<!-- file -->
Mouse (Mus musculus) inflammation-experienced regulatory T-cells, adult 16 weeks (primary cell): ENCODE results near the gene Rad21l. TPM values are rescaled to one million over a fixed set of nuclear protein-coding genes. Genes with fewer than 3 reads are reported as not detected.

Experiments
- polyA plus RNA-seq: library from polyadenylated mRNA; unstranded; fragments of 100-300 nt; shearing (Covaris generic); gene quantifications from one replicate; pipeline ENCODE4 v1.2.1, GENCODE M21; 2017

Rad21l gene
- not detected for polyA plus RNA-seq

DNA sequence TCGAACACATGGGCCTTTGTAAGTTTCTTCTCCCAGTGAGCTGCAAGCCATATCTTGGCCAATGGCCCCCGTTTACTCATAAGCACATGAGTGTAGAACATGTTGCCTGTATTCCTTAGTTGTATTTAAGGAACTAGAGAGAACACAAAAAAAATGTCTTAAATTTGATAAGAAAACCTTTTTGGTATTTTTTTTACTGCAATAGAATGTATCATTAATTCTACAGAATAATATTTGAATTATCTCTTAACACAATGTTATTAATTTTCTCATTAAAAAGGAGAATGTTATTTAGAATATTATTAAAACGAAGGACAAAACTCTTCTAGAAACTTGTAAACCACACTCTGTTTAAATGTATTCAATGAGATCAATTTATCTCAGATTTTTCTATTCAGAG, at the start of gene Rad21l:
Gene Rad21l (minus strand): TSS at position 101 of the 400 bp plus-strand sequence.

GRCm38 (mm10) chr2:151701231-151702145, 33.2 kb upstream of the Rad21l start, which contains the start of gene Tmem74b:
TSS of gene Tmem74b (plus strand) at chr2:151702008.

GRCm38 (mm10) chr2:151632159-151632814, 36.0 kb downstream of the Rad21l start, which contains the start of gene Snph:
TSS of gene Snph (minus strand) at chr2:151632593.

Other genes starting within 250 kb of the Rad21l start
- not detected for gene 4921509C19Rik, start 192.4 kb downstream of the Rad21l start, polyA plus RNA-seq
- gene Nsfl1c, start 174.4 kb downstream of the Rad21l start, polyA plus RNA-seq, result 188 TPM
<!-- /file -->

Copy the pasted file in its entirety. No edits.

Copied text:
Mouse (Mus musculus) inflammation-experienced regulatory T-cells, adult 16 weeks (primary cell): ENCODE results near the gene Rad21l. TPM values are rescaled to one million over a fixed set of nuclear protein-coding genes. Genes with fewer than 3 reads are reported as not detected.

Experiments
- polyA plus RNA-seq: library from polyadenylated mRNA; unstranded; fragments of 100-300 nt; shearing (Covaris generic); gene quantifications from one replicate; pipeline ENCODE4 v1.2.1, GENCODE M21; 2017

Rad21l gene
- not detected for polyA plus RNA-seq

DNA sequence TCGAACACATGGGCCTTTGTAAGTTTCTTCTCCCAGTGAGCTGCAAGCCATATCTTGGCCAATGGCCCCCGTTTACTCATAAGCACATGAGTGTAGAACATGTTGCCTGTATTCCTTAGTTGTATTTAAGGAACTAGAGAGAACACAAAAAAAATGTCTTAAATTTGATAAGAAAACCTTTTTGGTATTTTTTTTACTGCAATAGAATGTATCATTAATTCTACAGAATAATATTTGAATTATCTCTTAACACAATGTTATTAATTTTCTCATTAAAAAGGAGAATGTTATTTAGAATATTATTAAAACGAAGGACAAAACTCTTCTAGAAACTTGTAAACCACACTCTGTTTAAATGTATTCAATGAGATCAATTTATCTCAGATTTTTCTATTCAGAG, at the start of gene Rad21l:
Gene Rad21l (minus strand): TSS at position 101 of the 400 bp plus-strand sequence.

GRCm38 (mm10) chr2:151701231-151702145, 33.2 kb upstream of the Rad21l start, which contains the start of gene Tmem74b:
TSS of gene Tmem74b (plus strand) at chr2:151702008.

GRCm38 (mm10) chr2:151632159-151632814, 36.0 kb downstream of the Rad21l start, which contains the start of gene Snph:
TSS of gene Snph (minus strand) at chr2:151632593.

Other genes starting within 250 kb of the Rad21l start
- not detected for gene 4921509C19Rik, start 192.4 kb downstream of the Rad21l start, polyA plus RNA-seq
- gene Nsfl1c, start 174.4 kb downstream of the Rad21l start, polyA plus RNA-seq, result 188 TPM